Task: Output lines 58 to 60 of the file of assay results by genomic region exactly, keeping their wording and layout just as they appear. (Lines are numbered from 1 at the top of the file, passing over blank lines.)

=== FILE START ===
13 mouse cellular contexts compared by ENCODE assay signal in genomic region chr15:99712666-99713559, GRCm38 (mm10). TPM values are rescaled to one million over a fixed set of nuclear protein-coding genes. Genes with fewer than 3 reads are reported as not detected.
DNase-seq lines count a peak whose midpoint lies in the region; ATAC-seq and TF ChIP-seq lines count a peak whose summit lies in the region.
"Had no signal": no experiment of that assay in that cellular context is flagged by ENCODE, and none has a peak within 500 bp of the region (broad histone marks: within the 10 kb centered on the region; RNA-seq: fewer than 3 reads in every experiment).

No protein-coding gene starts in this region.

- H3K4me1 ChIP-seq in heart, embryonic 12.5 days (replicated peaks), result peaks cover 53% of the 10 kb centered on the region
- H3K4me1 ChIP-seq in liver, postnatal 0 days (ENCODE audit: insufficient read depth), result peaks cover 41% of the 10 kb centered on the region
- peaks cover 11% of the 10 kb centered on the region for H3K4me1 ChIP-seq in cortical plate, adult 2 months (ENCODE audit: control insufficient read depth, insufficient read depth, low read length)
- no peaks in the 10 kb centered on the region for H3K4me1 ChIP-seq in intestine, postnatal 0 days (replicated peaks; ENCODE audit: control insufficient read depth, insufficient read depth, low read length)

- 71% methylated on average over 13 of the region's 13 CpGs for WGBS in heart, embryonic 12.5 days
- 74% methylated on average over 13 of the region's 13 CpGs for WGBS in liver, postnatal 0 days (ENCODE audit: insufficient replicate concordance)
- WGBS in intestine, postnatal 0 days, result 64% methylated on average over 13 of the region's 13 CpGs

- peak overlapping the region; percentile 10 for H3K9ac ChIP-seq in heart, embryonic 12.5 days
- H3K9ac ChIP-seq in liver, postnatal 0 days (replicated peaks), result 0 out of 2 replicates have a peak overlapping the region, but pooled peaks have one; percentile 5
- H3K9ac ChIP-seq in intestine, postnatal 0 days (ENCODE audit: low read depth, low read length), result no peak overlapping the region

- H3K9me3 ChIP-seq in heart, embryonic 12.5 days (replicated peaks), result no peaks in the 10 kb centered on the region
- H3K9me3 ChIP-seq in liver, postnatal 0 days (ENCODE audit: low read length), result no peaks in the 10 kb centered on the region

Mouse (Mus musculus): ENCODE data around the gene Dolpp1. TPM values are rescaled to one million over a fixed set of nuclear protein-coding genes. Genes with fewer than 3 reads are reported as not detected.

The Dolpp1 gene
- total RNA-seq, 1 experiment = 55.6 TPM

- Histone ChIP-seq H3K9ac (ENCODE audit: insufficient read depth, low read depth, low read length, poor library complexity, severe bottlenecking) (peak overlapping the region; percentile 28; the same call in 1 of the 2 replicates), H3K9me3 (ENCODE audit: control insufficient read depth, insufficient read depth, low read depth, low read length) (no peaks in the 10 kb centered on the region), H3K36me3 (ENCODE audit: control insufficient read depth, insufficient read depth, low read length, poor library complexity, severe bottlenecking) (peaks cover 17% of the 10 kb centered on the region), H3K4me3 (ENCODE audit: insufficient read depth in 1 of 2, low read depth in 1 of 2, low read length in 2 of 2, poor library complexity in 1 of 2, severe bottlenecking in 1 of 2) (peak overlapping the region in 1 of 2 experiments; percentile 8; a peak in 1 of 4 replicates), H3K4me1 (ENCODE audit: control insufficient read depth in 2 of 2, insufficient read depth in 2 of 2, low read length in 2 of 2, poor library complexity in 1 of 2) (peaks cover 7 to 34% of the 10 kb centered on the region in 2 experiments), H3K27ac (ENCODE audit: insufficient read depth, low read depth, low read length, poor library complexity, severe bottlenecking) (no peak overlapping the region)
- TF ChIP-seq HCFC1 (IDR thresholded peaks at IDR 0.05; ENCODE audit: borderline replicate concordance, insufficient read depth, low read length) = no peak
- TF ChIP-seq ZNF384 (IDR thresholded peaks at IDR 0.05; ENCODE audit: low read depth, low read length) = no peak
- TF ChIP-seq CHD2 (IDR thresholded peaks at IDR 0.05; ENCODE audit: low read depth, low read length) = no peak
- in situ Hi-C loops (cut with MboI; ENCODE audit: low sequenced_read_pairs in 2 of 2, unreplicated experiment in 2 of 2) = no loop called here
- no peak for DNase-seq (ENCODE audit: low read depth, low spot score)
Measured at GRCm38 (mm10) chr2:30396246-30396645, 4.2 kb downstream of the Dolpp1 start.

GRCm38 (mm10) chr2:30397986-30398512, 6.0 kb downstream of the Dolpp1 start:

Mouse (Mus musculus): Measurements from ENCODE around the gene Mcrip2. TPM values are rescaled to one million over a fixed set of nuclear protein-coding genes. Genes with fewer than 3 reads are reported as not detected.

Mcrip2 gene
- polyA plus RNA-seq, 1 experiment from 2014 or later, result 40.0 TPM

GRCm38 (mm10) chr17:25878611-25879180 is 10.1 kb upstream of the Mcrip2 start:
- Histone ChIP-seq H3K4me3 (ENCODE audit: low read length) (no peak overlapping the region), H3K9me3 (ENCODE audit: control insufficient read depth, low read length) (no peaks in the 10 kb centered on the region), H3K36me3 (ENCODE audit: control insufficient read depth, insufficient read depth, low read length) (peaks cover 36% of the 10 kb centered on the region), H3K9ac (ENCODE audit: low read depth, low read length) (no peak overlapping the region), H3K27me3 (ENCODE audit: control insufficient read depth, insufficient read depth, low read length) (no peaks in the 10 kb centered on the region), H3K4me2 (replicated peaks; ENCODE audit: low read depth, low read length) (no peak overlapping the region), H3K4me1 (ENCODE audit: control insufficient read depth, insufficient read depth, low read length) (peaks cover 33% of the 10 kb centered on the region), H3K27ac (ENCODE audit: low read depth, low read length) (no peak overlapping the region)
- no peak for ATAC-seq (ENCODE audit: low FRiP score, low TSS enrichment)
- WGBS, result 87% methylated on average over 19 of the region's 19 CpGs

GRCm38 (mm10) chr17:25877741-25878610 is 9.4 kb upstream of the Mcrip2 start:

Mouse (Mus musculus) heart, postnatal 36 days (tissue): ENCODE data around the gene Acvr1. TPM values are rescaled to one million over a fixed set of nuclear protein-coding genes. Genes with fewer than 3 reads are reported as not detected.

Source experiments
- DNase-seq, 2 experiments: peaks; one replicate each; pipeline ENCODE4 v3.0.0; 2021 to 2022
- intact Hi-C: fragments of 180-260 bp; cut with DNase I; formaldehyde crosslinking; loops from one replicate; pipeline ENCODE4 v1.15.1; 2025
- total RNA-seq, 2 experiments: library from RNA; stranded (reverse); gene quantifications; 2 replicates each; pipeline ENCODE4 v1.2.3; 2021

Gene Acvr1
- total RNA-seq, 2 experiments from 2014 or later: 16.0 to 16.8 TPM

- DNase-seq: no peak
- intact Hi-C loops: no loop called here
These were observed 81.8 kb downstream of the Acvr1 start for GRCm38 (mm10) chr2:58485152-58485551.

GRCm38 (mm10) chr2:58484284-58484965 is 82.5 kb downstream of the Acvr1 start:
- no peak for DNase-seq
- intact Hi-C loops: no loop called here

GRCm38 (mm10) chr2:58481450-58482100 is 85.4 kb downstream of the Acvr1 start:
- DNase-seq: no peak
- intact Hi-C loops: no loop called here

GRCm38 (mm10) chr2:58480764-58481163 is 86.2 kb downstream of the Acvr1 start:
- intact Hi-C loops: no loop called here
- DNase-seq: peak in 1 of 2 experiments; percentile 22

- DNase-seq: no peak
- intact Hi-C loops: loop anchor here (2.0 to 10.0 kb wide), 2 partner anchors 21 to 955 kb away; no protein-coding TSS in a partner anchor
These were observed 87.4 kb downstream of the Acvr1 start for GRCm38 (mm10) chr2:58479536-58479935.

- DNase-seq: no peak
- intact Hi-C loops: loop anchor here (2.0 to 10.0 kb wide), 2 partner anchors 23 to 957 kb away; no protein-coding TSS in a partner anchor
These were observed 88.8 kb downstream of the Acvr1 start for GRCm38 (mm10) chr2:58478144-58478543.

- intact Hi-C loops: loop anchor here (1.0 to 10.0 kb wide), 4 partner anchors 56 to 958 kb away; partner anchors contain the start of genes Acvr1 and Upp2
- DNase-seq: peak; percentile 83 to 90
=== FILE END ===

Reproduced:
- DNase-seq: no peak
- intact Hi-C loops: loop anchor here (2.0 to 10.0 kb wide), 2 partner anchors 23 to 957 kb away; no protein-coding TSS in a partner anchor
These were observed 88.8 kb downstream of the Acvr1 start for GRCm38 (mm10) chr2:58478144-58478543.